A problem with foundations that has devastated homeowners in Connecticut has spread to western Massachusetts.
Michelle Loglisci built a home in Monson from the ground up with her husband, her high school sweetheart.
In 1996, they moved in with their two young boys.
"Life went on and a year and a half ago, December, we paid it off," said Loglisci.
With her children grown and no more mortgage, Michelle said she and her husband were looking forward to their retirement.
"Our youngest son wanted to buy the house from us. We thought that was a wonderful thing that it would stay in the family, and were all excited about that," she added.
In the fall of 2017, the Loglisci's learned about crumbling concrete foundations from local news reports and saw that the issue had crossed into the Massachusetts border.
Tens of thousands of Connecticut homes are collapsing due to the presence of a naturally occurring substance that originated from Becker's Quarry in Willington.
The mineral, pyrrhotite, causes the slow deterioration of concrete foundations when exposed to oxygen and water.
A now out-of-business company called J.J. Mottes got their materials from that quarry and poured concrete into homes throughout Connecticut and Massachusetts.
Michelle still has photos of J.J. Mottes pouring concrete into her foundation.
While more than 35,000 Connecticut homeowners with crumbling foundations identified themselves, only a dozen or so in western Massachusetts have come forward.
That's why Senator Eric Lesser encourages you to find out.
"What we saw in Connecticut was that when a critical mass of people started to come forward, that's when it really becomes hard to ignore," said Lesser.
"I understand people are afraid. They don't want to know that the largest investment in their life has this problem and is no longer worth much," Lesser continued.
The damage is irreversible, and results in a dramatic decrease in home value.
Your only option is a foundation replacement, which could cost hundreds of thousands of dollars.
Michelle said in April 2017, she received a renewal notice from Hanover Insurance, her provider, telling her there was a change in the collapse section of her policy.
"Changed it to be abrupt collapse and not the peril of collapse," said Loglisci.
A spokesperson for Hanover Insurance told Western Mass News they would not look into this policy change without someone's policy number.
Michelle's premium has more than doubled since 2009, and a spokesperson for Hanover said they would not comment on specifics.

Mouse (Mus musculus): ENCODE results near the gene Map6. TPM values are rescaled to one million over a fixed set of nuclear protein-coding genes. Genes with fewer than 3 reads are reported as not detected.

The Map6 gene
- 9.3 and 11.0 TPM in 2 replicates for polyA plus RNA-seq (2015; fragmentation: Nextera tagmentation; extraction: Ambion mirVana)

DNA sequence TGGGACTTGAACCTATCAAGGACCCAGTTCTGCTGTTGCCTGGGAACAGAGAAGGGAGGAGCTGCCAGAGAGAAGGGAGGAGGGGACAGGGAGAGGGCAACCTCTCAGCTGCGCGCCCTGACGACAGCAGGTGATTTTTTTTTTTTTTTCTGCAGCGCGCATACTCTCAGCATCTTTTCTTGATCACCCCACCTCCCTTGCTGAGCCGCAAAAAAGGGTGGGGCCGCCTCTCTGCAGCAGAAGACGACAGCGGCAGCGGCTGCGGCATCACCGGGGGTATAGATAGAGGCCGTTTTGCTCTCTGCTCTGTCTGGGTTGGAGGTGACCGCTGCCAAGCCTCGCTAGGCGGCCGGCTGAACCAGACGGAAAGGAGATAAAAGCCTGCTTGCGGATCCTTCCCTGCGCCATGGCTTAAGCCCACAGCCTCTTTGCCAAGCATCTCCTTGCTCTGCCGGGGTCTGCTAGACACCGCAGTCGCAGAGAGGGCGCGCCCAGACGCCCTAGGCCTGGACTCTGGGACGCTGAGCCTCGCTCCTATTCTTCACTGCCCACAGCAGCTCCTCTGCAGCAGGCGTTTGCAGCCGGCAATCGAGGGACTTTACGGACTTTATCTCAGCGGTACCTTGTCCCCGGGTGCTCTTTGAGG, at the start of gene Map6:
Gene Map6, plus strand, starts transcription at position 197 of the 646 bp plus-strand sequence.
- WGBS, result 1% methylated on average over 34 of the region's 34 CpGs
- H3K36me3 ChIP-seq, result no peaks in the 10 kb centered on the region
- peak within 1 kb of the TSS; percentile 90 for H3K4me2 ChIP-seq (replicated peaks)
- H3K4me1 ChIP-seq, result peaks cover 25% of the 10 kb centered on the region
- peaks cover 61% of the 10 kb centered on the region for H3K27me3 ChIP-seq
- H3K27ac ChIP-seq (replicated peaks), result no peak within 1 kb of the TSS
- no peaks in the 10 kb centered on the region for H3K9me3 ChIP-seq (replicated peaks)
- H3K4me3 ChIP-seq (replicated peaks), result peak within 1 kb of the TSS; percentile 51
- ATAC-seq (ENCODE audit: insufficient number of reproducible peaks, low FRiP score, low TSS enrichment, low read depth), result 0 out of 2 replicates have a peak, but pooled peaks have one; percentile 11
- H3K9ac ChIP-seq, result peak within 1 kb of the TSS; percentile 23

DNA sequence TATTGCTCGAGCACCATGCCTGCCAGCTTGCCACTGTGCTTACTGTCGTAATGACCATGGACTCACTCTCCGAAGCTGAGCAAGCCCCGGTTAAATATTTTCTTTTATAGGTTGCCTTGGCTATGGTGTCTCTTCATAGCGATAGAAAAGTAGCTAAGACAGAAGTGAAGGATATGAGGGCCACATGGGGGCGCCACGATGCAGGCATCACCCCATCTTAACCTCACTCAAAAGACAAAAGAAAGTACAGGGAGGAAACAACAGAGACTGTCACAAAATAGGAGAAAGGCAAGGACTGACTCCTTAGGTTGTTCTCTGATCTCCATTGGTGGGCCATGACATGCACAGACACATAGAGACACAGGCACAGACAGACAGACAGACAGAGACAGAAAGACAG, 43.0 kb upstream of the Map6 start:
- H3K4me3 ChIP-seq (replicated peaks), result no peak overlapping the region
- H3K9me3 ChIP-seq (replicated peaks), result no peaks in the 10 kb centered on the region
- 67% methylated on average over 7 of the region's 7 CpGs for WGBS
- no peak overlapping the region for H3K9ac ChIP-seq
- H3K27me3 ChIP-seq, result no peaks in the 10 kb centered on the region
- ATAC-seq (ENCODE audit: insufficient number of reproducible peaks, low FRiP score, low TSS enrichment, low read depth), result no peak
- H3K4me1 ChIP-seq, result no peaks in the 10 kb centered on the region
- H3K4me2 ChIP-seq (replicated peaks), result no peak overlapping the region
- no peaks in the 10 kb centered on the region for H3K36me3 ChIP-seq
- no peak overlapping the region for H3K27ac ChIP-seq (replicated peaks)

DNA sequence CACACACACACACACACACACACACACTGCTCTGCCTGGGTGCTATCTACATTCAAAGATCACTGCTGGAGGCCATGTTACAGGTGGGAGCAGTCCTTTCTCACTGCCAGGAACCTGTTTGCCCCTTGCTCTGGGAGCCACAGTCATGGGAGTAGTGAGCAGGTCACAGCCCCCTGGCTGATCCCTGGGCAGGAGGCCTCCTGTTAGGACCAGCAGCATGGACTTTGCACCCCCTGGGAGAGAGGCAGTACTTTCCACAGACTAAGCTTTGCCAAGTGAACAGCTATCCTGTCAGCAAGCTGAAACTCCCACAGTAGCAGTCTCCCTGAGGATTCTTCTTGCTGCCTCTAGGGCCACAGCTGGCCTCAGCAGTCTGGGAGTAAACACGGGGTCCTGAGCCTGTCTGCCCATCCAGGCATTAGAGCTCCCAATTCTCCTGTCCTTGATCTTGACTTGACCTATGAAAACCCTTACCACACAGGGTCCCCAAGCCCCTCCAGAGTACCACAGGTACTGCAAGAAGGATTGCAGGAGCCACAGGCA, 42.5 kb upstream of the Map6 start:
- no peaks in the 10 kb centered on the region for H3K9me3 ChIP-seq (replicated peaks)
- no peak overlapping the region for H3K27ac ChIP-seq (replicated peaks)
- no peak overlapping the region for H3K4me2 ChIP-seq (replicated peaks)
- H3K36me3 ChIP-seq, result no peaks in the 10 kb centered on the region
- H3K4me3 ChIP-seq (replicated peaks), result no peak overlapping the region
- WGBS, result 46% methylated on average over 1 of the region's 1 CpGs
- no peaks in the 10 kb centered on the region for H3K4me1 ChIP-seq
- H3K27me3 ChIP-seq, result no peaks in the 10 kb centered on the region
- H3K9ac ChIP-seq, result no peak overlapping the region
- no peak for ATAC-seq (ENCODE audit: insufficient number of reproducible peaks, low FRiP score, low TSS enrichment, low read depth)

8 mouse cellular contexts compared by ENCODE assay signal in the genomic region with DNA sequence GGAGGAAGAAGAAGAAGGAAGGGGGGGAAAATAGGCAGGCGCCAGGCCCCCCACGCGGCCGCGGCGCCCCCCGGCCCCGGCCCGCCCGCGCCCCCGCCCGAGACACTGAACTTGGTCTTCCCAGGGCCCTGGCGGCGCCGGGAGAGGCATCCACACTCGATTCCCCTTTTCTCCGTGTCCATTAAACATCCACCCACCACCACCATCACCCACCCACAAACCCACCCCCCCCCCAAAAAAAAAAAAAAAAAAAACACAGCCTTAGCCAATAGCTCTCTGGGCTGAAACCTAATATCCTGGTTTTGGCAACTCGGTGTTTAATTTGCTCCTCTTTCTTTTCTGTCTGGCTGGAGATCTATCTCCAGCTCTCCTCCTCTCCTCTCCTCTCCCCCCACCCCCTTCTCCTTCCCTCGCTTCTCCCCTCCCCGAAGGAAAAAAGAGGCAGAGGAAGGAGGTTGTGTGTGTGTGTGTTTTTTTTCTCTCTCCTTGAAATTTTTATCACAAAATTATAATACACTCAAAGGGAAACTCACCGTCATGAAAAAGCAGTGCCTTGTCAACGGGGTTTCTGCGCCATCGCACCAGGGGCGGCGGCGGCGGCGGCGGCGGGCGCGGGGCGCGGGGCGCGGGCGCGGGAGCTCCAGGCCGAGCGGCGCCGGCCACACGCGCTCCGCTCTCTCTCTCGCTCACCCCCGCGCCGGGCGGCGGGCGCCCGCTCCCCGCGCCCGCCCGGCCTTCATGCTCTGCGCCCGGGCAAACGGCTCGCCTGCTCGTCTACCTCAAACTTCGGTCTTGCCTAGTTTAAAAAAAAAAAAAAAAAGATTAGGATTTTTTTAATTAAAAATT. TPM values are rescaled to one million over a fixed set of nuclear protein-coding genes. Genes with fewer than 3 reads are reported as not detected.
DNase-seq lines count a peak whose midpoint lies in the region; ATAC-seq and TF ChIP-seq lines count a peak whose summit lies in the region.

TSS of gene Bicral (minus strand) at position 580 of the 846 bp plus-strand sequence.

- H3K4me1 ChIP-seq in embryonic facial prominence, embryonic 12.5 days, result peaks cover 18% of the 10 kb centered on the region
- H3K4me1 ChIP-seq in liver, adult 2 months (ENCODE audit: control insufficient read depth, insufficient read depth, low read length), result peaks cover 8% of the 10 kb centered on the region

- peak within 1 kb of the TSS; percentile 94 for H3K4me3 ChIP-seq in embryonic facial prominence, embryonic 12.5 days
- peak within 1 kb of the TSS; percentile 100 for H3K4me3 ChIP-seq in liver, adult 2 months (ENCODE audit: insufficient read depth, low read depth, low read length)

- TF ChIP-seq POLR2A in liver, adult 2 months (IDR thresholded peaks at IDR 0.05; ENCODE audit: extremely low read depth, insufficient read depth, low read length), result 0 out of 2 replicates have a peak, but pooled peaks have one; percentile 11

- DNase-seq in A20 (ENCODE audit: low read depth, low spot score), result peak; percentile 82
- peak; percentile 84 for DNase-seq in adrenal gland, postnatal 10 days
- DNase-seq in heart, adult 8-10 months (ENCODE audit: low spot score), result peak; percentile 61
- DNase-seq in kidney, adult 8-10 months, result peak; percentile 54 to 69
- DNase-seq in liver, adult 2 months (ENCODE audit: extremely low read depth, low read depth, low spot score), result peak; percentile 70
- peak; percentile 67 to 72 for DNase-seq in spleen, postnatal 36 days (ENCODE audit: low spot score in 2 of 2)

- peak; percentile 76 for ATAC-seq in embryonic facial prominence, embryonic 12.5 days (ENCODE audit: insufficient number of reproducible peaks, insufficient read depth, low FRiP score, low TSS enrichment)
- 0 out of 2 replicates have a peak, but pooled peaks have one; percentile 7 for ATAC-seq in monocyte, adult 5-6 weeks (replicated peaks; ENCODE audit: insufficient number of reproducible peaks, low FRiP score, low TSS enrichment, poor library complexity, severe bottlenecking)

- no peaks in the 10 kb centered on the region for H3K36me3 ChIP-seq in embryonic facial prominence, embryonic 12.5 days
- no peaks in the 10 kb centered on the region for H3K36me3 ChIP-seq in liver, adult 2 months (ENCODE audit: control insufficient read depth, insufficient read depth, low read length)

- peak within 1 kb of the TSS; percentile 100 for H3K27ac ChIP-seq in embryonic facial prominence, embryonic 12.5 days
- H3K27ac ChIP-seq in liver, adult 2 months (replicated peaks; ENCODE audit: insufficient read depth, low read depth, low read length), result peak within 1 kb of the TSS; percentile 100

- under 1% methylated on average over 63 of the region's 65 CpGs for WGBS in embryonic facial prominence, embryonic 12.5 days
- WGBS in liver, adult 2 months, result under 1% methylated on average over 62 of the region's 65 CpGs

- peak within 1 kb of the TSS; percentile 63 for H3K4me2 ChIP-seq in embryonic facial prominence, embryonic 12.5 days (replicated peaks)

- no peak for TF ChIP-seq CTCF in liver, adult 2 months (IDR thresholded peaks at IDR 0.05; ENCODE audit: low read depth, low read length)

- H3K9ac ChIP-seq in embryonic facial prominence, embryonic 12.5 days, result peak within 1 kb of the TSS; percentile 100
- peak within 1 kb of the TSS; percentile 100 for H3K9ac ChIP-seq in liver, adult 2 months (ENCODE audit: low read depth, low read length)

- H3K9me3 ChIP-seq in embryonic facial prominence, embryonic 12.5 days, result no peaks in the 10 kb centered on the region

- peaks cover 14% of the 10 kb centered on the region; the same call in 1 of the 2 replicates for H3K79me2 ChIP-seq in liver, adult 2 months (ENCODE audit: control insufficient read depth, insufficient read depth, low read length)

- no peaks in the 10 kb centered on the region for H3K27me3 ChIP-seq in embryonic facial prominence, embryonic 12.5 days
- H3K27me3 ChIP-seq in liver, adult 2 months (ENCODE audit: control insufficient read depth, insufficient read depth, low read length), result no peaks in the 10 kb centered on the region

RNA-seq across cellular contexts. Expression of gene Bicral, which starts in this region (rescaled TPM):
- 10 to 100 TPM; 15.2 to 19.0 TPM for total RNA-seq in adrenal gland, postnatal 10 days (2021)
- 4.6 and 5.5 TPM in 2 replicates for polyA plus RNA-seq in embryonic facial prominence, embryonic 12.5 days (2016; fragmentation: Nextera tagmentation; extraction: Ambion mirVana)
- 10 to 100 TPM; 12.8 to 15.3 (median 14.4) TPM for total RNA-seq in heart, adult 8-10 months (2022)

"It feels like, what's the point of having coverage when as soon as they find out there's some risk, they take that risk away from themselves," said Loglisci.
Senator Lesser said he needs the attorney general to step in to protect homeowners.
"People through no fault of their own have been found to be in a very tough situation, and it's really because these insurance companies put contracts in front of them that people didn't fully understand when they signed and that's not fair," Lesser continued.
As for Michelle, her 22-year-old house is now worth the land it sits on, and she's not alone.
Homeowners from Longmeadow to Wales and Brimfield have shared their stories with Western Mass News, too, showing us their cracking foundations and photo albums filled with evidence that J.J. Mottes poured their concrete.
"Monson had the tornado a few years ago. Even though it isn't as dramatic and instantaneous as the tornado, I don't think this is any less of a natural disaster than the tornado was, because it came from the dirt in the ground. That's nature. How do you deny coverage for that? It just doesn't seem right to me," Loglisci added.
Local politicians are standing up for these homeowners.
Representatives Brian Ashe and Todd Smola have filed a house budget amendment establishing a commission to identify financial and economic impacts of crumbling concrete foundations across the state.
Senator Lesser will be filing a similar version to the senate budget.
Western Mass News will bring you updates on-air and online as we learn more.
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